Is becoming an ophthalmic medical technician right for me?

The first step to choosing a career is to make sure you are actually willing to commit to pursuing the career. You don’t want to waste your time doing something you don’t want to do. If you’re new here, you should read about:

What do ophthalmic medical technicians do?
Career Satisfaction
Are ophthalmic medical technicians happy with their careers?
What are ophthalmic medical technicians like?

Still unsure if becoming an ophthalmic medical technician is the right career path? to find out if this career is right for you. Perhaps you are well-suited to become an ophthalmic medical technician or another similar career!

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How to become an Ophthalmic Medical Technician

To become an ophthalmic medical technician, individuals need to have a high school diploma or equivalent. Additional education is required - completing a one- or two-year academic program as an ophthalmic technician, which can result in a certificate or degree. Certification can be obtained by meeting the requirements set by the Joint Commission on Allied Health Personnel in Ophthalmology, and passing the certified ophthalmic technician exam. Classes typically revolve around anatomy, physiology, ophthalmic optics, microbiology, ophthalmic pharmacology, and diseases of the eye.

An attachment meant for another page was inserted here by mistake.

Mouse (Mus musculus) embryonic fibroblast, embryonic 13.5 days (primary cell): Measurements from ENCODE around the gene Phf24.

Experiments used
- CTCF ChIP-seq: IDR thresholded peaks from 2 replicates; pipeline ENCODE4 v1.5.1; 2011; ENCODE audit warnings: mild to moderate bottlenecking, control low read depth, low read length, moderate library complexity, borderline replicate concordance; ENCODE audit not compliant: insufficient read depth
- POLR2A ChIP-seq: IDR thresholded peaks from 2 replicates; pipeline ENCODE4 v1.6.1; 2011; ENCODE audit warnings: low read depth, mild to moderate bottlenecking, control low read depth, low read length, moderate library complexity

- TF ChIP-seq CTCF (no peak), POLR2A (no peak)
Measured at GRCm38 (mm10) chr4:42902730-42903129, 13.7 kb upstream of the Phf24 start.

Another way to become an ophthalmic medical technician is to gain employment as a ophthalmic assistant and advance to the technician position. In this way, the ophthalmic technician gets most of the training through the job, self study, and ophthalmologist mentoring.

Ophthalmic medical technicians have a lot of flexibility when it comes to their career growth. Many advance along the medical personnel path and can become office managers or ophthalmic medical technologists. Technologists have advanced training in many aspects ranging from advanced pharmacology to the study of ophthalmic lasers.